|Terriers (on FX)|
For Shady Kanfi
For the most part, the FX Network was good to me in 2010. By mid-summer, they had already premiered three of my favourite new series of the year: in comedy, the hilarious and deeply original Louis C.K. vehicle, Louie; in animation, the surprisingly funny, edgy, and intelligent spy spoof, Archer; and in drama, the hard-boiled contemporary Western, Justified, based on the work of Elmore Leonard and starring Timothy Olyphant. (All three shows have been renewed and will bring us second seasons in 2011.) But the folks at FX weren’t done yet: on September 8th, they premiered Terriers. Created by screenwriter Ted Griffin (Ocean's Eleven) and The Shield creator Shawn Ryan, Terriers stars Donal Logue (Life, Grounded for Life) as Hank Dolworth, an ex-cop and recovering alcoholic, who teams up with Britt Pollack, his best friend and mostly reformed thief (played by Michael Raymond-James, True Blood), to open an unlicensed private investigation firm. Based on the early promos for the series, I had initially positioned the series in relation to The Good Guys, the good-natured buddy-cop show created by Matt Nix (Burn Notice), which premiered on FOX over the summer (and was cancelled last month). But halfway through the opening credits of Terriers (and the original theme song written by the show’s composer Rob Duncan), I knew I was going to be delightfully mistaken. With substantial characters and two charismatic stars, some powerful writing and subtle serial nature, Terriers would soon rise to the level of FX’s spring season hit, Justified. While often hilarious, the show was also carefully plotted, and offered a perfect mix of compelling characters, dark humour, and genuine intrigue. Unfortunately, by early December, FX announced that due to low ratings it was not going to renew Terriers. But whatever its future, Terriers will remain one of the few bright spots in what was an often disappointing new fall TV season.
|Donal Logue (front) and Michael Raymond-James|
|Karina and Donal Logue as Steph and Hank Dolworth|
The humanity of the characters and their relations is also reflected in the intimacy of the setting and locations—their bar, their regular diner, the front seat of their truck. Britt’s underworld contacts and Hank’s old networks of addicts, informers, and broken men are invariably nearby, somewhere along the boardwalk, rarely more than a 5-minute walk away. San Diego may be California’s second-largest city, but Terriers nestles itself tightly into the largely self-contained community of Ocean Beach, which quickly becomes a character unto itself.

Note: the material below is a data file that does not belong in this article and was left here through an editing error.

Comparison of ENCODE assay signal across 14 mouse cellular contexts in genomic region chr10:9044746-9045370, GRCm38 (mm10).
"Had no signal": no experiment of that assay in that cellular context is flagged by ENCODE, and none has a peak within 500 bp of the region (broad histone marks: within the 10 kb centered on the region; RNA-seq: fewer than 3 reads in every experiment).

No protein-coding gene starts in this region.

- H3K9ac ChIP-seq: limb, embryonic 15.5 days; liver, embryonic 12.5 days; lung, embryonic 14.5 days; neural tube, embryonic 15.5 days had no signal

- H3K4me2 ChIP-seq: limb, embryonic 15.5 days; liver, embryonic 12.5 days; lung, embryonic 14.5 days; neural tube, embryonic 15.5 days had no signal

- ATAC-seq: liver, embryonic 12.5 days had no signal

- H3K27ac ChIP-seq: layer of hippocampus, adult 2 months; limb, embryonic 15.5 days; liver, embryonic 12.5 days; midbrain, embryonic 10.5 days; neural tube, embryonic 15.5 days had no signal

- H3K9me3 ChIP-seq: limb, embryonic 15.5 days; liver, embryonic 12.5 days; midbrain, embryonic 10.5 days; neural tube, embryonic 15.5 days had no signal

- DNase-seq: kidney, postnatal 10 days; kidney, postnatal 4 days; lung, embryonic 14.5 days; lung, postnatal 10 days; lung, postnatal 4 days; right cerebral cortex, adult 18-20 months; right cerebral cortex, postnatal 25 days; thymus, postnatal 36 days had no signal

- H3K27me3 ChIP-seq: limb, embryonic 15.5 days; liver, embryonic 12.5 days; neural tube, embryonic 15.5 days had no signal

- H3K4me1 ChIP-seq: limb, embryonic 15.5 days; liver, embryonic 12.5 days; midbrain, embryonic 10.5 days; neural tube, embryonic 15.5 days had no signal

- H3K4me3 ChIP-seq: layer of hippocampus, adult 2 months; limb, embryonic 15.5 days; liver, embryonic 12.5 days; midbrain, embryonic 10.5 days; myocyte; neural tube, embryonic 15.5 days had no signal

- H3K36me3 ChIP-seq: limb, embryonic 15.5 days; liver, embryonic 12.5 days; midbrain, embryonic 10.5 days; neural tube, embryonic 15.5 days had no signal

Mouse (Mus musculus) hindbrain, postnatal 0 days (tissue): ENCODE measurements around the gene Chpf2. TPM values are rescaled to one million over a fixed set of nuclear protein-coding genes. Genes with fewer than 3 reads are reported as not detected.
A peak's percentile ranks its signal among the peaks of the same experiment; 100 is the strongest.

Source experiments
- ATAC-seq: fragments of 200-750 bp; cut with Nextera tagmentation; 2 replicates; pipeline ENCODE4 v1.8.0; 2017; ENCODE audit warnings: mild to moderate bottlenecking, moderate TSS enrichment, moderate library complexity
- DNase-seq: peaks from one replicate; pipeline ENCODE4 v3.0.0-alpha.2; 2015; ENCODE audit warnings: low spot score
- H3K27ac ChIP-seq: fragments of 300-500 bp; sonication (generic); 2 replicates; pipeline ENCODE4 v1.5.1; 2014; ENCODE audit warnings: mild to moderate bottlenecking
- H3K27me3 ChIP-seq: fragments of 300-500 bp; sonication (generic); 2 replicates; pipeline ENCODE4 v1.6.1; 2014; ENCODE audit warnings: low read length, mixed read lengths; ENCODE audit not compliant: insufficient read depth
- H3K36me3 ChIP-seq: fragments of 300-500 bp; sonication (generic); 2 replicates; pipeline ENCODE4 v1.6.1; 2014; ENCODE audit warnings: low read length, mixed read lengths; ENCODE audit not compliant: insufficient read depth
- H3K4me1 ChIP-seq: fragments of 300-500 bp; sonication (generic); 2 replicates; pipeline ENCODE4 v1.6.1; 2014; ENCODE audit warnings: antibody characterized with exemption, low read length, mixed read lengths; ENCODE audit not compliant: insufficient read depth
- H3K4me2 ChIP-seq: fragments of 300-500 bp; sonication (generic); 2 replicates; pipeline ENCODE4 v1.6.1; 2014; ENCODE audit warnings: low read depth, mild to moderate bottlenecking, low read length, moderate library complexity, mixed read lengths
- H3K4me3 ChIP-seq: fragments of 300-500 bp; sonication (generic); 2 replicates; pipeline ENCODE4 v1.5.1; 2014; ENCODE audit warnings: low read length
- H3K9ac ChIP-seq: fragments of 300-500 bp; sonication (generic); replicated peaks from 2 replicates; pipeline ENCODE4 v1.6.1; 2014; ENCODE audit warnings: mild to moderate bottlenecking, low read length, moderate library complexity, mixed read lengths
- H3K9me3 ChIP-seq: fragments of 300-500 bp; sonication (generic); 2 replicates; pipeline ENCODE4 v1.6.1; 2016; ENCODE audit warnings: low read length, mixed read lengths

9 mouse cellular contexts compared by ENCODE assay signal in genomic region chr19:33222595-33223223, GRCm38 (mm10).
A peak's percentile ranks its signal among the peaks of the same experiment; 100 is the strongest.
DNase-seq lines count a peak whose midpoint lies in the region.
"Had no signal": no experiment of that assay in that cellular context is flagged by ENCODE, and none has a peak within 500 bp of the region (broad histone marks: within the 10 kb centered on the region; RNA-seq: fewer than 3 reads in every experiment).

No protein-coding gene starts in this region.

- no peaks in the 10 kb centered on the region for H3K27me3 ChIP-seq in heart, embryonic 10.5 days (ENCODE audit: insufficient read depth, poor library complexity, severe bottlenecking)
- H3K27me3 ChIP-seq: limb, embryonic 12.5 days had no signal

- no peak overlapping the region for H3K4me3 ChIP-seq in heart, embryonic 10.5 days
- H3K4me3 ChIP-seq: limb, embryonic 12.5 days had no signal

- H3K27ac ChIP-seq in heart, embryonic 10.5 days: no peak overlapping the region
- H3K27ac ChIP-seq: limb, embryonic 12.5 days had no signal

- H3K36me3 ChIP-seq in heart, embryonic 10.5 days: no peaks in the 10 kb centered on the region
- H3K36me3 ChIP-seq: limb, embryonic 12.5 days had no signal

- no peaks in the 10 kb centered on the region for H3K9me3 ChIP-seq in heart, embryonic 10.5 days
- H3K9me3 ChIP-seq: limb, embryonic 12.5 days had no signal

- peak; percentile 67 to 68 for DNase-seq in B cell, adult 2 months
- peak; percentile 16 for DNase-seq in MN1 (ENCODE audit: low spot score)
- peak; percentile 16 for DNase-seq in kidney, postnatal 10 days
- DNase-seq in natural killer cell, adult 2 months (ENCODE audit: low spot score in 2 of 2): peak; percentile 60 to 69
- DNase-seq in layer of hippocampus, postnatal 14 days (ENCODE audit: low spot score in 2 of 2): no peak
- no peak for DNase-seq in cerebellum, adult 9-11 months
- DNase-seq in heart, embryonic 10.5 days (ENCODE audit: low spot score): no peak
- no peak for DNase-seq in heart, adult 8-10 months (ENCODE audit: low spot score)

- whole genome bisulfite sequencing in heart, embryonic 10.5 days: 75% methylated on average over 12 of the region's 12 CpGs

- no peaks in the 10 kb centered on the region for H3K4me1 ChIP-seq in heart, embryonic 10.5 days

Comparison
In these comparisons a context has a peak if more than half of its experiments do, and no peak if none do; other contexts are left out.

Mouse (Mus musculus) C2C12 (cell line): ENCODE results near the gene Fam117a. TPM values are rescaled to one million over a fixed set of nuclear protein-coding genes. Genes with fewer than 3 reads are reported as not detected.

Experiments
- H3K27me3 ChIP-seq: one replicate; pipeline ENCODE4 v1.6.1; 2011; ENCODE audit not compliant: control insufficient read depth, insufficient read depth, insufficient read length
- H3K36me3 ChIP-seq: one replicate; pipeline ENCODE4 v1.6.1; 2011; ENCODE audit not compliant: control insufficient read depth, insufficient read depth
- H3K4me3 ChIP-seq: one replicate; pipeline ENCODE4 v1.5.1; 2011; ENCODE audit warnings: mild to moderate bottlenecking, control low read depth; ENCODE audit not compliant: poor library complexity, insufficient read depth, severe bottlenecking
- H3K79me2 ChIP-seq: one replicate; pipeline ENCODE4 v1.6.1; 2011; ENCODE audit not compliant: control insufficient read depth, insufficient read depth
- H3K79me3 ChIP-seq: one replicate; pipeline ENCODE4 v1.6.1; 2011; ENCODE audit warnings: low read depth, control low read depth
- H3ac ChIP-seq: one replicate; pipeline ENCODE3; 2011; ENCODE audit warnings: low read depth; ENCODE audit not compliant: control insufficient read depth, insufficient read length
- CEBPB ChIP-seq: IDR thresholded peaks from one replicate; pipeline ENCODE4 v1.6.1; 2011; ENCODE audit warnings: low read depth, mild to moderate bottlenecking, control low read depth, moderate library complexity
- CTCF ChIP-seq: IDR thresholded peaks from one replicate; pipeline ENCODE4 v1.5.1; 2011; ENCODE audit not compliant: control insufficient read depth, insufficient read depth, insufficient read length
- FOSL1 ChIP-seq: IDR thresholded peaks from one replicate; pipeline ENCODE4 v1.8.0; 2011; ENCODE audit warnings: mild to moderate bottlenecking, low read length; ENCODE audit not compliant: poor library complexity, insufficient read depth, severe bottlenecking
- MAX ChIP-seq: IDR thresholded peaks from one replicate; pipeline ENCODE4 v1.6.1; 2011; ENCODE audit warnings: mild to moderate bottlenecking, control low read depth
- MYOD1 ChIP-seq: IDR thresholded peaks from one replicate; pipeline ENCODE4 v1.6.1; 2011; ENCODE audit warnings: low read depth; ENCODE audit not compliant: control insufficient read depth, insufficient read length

|A scene from Justified|
While the final episode, directed by Ted Griffin and co-written by him and his brother Nicholas, tied up most loose ends, it leaves us longing for more time with these flawed, beautiful people. “You’re remarkable in a funny way. Or funny in a remarkable way,” one character says of Hank near the closing of the last episode. This really could be said of the series as a whole. It was a remarkable journey, one that had few, if any, missteps. Always fun, often heartbreaking, Terriers is simply a great show.
|Laura Allen as Katie|
In light of the news of Terriers’ cancellation, consider this review as a late edition to my brilliant-but-cancelled post of a few months ago. We won’t be getting any new episodes, but we’ve got these 13 amazing hours of television, and that’s something we can all be grateful for.
POSTSCRIPT: On December 18th, I lost one of my dearest and oldest friends. Shady Kanfi passed away just 9 days short of his 40th birthday. We’d been friends for almost 25 years. My thinking and writing about TV have long been reflections and extensions of conversations with friends—and more than their share have come from conversations with Shady and his wife Inés, a person who I am grateful to continue to count among my closest friends. When I began to speak and write publicly about TV and media, the two of them were my biggest supporters. Shady and Inés both shared my love for great television and in many ways, I’ve been writing for them for a long time now. I found out recently that Terriers was one of the last shows that Shady had watched in its entirety. Appropriately, it is at its heart a story about real friendship—true, deep, and complicated. For me, the very best thing about great television is that it generates conversation. Along with the respect, love, and support I received from Shady over the years, I know that I will miss those conversations the most. My world has become significantly smaller since he’s been gone. Every time I find out about a new show or watch a particularly great episode of a show we both loved, I will feel the loss—already too deep to express—even the more. I dedicate this piece—and each one I will write from now on—to Shady.
-- Mark Clamen is a lifelong television enthusiast. He lives in Toronto, where he often lectures on television, film, and popular culture. On Monday February 28th at 7pm, Mark is speaking at the Miles Nadal JCC in Toronto on The Wire: Tales of a Broken City.